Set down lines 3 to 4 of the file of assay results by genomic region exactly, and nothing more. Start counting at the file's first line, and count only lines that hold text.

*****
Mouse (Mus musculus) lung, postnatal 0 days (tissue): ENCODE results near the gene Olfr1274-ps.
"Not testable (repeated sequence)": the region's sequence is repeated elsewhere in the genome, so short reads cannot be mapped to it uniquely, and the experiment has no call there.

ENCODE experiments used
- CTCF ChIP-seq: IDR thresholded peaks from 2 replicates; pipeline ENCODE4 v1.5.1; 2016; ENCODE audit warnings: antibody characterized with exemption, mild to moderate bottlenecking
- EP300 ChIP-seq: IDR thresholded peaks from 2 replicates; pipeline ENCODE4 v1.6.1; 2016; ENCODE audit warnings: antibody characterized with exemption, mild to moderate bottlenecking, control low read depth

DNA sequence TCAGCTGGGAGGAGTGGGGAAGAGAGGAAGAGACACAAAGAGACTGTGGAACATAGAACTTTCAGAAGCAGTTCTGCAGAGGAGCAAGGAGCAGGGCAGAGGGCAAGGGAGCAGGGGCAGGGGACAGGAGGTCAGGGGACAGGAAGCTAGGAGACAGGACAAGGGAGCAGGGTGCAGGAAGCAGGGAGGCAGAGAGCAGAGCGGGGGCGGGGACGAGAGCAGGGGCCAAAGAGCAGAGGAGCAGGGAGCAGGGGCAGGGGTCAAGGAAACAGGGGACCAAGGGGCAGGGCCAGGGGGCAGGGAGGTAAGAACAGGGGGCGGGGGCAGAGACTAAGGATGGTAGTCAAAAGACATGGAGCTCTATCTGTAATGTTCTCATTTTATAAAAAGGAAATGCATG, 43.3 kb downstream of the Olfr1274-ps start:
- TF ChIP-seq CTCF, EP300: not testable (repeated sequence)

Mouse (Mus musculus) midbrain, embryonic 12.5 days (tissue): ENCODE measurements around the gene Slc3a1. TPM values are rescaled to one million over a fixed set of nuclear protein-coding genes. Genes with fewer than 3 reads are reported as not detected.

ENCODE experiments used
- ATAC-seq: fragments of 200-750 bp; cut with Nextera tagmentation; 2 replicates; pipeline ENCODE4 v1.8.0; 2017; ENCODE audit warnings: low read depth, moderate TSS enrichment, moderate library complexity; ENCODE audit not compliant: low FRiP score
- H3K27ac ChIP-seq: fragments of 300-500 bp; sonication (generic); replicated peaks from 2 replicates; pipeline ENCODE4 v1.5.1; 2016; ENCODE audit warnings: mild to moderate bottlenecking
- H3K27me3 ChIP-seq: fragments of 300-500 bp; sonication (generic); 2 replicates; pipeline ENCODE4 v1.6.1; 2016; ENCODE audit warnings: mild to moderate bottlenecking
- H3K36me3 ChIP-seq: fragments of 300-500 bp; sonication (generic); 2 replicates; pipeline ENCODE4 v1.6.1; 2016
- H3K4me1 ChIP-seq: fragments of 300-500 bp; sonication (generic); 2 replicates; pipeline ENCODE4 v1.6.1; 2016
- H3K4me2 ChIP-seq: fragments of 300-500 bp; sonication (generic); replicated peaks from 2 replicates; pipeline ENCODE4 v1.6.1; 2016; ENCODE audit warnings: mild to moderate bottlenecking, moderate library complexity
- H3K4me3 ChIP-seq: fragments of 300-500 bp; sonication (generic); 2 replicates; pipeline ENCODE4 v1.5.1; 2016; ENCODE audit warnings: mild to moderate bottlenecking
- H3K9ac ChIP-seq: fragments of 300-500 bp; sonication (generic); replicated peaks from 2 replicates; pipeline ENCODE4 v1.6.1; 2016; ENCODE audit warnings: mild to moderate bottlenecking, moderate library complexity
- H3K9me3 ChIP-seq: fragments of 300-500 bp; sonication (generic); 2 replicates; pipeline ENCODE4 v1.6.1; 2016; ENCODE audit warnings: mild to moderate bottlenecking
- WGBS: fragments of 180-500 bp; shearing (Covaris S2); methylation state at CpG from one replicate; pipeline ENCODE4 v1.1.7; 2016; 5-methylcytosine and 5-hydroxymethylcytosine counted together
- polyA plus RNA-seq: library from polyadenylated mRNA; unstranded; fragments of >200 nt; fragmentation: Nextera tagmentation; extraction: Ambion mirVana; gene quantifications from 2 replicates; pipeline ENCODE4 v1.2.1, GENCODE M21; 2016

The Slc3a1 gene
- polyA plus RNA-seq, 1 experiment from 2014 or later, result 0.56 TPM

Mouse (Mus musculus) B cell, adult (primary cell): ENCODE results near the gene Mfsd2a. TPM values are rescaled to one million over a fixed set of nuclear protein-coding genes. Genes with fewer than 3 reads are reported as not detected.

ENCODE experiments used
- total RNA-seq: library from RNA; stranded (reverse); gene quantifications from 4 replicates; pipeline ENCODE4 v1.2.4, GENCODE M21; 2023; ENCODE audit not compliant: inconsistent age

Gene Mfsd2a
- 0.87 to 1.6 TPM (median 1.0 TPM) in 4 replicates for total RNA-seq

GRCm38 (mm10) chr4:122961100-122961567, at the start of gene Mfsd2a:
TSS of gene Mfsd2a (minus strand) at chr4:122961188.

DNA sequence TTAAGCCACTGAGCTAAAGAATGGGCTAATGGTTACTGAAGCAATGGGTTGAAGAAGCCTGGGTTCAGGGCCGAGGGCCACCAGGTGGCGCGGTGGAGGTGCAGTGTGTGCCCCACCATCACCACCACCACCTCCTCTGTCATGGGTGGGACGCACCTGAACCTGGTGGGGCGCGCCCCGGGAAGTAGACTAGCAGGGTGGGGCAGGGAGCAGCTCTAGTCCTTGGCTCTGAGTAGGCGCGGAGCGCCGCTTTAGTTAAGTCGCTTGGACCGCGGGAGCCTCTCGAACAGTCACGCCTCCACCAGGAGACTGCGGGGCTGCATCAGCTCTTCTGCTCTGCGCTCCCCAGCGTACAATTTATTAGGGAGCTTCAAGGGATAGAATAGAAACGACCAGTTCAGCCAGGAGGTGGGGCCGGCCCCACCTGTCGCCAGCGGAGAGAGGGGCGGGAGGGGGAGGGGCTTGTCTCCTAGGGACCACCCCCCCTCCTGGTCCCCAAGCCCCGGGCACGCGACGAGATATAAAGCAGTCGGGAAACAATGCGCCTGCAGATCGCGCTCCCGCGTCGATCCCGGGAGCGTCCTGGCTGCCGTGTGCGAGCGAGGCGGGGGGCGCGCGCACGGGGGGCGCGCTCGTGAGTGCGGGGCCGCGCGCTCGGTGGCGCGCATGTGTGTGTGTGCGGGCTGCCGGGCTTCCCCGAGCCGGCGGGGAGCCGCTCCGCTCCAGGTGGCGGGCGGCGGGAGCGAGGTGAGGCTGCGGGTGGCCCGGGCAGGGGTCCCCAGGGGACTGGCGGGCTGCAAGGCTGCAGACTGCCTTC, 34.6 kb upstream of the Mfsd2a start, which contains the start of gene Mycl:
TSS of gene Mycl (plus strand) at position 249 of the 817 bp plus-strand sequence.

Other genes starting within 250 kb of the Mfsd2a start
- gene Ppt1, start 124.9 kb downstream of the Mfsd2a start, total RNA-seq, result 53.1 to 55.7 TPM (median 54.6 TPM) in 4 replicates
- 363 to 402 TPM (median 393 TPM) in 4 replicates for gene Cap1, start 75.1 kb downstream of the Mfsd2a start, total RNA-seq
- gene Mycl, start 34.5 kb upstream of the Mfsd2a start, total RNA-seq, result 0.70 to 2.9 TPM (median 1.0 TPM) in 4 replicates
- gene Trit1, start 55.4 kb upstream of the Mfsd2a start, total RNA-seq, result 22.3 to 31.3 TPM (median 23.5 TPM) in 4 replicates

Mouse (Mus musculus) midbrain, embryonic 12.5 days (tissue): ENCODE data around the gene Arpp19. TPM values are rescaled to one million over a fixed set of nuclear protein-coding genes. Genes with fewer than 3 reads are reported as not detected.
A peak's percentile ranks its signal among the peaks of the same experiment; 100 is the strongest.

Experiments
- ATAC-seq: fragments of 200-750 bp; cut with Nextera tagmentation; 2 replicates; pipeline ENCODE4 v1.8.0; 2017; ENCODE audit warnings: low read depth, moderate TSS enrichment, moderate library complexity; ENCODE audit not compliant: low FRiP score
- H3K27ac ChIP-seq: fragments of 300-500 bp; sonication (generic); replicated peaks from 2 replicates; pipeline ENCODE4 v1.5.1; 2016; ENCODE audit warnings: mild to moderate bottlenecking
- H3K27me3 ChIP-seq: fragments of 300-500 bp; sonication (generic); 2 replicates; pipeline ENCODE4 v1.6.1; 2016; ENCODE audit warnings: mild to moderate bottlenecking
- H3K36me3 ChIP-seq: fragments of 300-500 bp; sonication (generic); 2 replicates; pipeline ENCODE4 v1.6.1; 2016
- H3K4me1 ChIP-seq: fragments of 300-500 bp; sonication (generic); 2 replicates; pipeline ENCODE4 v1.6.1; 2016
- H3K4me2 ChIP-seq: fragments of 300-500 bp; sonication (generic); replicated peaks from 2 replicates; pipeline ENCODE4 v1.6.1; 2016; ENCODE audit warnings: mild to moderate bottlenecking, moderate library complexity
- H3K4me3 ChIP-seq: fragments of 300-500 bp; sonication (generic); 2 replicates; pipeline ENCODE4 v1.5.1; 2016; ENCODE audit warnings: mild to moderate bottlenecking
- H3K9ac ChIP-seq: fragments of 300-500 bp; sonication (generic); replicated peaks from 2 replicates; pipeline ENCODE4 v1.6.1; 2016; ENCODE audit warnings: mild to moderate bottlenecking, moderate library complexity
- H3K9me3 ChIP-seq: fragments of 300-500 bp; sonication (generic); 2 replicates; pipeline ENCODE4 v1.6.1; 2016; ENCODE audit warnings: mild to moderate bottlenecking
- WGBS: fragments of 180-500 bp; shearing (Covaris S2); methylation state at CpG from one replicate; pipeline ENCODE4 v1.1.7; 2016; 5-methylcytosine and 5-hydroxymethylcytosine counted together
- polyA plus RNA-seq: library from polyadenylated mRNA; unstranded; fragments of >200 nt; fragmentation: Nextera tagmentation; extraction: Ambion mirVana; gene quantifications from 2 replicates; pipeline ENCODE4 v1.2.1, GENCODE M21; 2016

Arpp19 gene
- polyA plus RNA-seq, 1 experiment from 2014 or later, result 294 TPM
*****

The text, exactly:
ENCODE experiments used
- CTCF ChIP-seq: IDR thresholded peaks from 2 replicates; pipeline ENCODE4 v1.5.1; 2016; ENCODE audit warnings: antibody characterized with exemption, mild to moderate bottlenecking